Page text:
Chondrogenic cells can come from a variety of sources. The chondrogenic cells are in general isolated from an articular cartilage or a fibrocartilage. Further, chondrogenic cells can be differentiated chondrocytes or chondrogenic stem cells. The stem cells are from a tissue such as placenta, umbilical cord, bone marrow, skin, muscle, fat, periosteum, and perichondrium. Chondrogenic cells from a fibrocartilage can be obtained from costal, nasal, auricular, tracheal, epiglottic, thyroid, arytenoid and cricoid cartilages. Alternatively, cells from fibrocartilage can be obtained from tendon, ligament, meniscus and intervertebral disc.
 An aspect of the invention is a method for producing in vitro a transplantable osteochondral implant. The method involves culturing isolated chondrogenic cells in a culture medium for an amount of time effective for formation of a chondrogenic cell-associated matrix (CM); and contacting a porous biocompatible support scaffold with the chondrogenic cells with CM in the presence of a growth factor for a time effective for forming a resulting engineered cartilage tissue and attaching the engineered cartilage tissue to the biocompatible support scaffold.
 In some embodiments, the method further includes, prior to contacting the scaffold, filling pores of the scaffold with a biocompatible filler agent. Filling the pores prevents growth of the overlying cells into the scaffold material beyond a limited depth. Filling the pores comprises using positive pressure from above to urge the filler agent into the pores; or using negative pressure (suction) from below to urge the filler agent into the pores. Alternatively filling the pores comprises adding the filler agent into the pores by the force of gravity, or by several fold enhanced gravity means such as by centrifugation. The same purpose, which is exclusion of growth of cells into at least a portion of the plurality of the pores for at least a portion of the time of culture, can be achieved by using a scaffold material with small pore sizes.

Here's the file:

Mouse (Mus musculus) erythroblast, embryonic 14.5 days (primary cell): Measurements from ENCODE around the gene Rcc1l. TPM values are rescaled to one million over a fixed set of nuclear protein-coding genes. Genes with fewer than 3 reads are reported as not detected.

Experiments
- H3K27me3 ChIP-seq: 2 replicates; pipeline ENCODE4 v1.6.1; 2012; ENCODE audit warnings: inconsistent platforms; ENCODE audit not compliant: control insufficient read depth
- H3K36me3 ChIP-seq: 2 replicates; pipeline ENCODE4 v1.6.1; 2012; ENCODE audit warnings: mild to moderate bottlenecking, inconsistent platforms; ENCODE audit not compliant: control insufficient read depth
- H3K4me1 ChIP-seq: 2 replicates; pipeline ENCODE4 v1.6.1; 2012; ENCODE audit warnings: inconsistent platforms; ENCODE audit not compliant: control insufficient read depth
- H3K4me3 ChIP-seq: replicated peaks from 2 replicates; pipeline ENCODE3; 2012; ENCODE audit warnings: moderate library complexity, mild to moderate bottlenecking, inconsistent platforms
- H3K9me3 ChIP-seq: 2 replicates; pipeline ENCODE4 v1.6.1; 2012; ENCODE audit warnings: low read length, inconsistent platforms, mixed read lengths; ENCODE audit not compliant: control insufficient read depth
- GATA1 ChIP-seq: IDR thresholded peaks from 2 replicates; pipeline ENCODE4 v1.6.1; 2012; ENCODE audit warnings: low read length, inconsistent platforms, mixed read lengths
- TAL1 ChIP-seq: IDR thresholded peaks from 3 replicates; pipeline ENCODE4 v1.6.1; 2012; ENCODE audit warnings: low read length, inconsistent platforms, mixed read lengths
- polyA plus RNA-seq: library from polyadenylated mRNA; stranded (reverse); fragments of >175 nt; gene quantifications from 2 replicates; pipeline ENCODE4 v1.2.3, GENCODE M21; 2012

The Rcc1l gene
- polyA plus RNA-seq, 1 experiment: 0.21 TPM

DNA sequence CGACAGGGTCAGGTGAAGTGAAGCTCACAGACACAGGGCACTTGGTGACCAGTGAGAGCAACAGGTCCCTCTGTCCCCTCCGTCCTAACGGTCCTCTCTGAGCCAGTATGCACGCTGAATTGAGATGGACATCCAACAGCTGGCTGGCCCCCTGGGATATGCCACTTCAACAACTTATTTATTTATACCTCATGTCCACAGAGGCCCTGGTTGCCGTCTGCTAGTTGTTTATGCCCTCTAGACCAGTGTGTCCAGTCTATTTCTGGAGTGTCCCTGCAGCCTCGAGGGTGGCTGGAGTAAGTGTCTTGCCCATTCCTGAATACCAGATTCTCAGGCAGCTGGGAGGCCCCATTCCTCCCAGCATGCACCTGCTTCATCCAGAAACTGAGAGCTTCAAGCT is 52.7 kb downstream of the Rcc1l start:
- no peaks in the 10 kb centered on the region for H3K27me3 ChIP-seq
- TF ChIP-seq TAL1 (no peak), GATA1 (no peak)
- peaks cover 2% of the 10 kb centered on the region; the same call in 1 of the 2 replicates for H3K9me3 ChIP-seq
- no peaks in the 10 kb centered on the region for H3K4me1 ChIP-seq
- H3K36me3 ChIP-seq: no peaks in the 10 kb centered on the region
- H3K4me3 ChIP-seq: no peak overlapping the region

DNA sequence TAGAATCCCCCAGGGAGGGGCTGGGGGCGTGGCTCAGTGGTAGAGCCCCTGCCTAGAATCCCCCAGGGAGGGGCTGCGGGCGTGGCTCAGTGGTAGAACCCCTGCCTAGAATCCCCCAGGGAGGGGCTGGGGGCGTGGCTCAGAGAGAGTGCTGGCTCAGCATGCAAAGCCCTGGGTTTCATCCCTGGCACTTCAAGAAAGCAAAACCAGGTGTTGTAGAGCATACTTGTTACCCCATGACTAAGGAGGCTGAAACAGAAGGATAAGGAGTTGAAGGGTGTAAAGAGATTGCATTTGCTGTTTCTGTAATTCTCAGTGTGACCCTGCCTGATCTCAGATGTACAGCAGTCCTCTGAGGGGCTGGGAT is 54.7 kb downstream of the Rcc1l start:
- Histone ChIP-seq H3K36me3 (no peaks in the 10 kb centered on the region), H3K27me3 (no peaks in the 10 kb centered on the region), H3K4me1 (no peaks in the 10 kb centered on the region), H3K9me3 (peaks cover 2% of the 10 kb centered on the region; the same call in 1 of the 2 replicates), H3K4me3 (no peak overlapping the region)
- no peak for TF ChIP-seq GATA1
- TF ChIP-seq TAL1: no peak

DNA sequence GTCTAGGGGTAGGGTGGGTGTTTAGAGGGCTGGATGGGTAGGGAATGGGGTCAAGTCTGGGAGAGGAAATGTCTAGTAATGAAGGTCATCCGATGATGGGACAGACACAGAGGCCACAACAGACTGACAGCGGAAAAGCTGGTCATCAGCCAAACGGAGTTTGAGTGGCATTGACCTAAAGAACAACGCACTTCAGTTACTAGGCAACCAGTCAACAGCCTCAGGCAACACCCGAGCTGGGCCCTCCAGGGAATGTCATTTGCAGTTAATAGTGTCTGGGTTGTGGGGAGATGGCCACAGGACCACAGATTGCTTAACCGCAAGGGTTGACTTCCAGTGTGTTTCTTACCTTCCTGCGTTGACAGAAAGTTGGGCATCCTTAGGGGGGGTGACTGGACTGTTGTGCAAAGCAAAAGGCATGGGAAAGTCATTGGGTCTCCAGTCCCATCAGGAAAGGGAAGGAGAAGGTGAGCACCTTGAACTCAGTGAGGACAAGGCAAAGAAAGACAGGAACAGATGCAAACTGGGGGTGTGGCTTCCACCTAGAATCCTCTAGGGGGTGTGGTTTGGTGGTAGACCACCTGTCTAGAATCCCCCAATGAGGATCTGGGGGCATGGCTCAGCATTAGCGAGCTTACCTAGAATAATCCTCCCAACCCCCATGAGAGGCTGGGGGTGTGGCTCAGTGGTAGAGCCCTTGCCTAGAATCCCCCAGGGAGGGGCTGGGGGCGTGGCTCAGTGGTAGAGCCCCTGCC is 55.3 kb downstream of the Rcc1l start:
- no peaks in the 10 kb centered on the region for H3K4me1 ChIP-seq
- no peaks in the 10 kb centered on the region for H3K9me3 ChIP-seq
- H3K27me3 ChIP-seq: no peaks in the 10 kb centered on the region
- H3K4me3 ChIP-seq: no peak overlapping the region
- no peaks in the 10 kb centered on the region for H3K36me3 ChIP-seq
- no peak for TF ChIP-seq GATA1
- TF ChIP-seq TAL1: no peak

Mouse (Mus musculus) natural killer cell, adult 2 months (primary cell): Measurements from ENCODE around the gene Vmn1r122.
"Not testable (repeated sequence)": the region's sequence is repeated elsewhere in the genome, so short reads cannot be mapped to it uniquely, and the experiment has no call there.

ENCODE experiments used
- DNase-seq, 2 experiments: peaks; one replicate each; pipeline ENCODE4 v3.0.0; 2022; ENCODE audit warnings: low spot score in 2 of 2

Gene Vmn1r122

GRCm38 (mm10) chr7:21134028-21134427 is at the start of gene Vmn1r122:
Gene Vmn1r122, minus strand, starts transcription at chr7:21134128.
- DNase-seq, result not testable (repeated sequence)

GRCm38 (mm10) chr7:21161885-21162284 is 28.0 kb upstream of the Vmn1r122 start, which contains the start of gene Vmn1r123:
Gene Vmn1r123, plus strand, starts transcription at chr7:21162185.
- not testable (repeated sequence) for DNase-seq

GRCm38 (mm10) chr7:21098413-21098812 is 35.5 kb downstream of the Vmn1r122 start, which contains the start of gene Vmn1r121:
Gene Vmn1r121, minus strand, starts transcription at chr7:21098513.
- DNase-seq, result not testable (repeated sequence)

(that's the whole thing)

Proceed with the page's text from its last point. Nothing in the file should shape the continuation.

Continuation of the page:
The method can further include inserting the resulting engineered cartilage tissue and support scaffold into a plastic support frame having a semipermeable membrane. The semipermeable membrane has a pore size of about 5 microns or less than about 5 microns, for example about less than about 4 microns, less than about 5 microns, less than about 2.5 microns, less than about 1 micron, less than about 0.5 microns in diameter, for example, less than about 0.4 microns in diameter, of sufficient size to allow flow of medium through the pores. Further, the semipermeable membrane has a pore density of at least about 8×105 pores/cm2, or of some sufficient density to allow flow of medium through the pores.
 The membrane composition can be polyethylene terephthalate, polycarbonate, or polytetrafluoroethylene. The growth factor that is present in the culture medium can be a bone morphogenic protein, a transforming growth factor beta, and an insulin-like growth factor, for example the growth factor is insulin-like growth factor-1 (IGF-1), which can be added to the medium to a final concentration of about from 50 ng/ml to about 200 ng/ml. The CM formed by the chondrocytes has a ratio of aggrecan to hyaluronan of about 10:1 to about 500:1, for example, about 20:1, or about 50:1, or about 100:1, or about 150:1. Further, the CM formed by the chondrocytes has a ratio of aggrecan to collagen of about 1:10 to about 10:1, for example, about 2:1, or about 5:1.
 Another aspect of the invention is a method for surgical repair of a tissue having a damage, comprising opening the tissue surgically and inserting the in vitro-produced osteochondral tissue directly into the opening. The damage can be acute, partial, or full-thickness chondral injuries, osteochondral injuries, or degenerative processes. The damage can include cartilage defect, osteochondritis dissecans (OCD), osteoarthritis, rheumatoid arthritis, osteonecrosis or any other cartilage lesion.
 Also provided is a method for surgical repair of a tissue having damage, involving inserting the in vitro-produced osteochondral tissue arthroscopically. Also provided is a method for treating a joint affected by rheumatoid arthritis or osteoarthritis which involves repairing the joint with the in vitro produced osteochondral tissue implant.
 Also provided is a method for surgical repair of a tissue having damage, involving inserting arthroscopically an osteochondral tissue grown independently, and a support scaffold. Also provided is a method for treating a joint affected by rheumatoid arthritis or osteoarthritis which involves repairing the joint with an independently produced osteochondral tissue implant.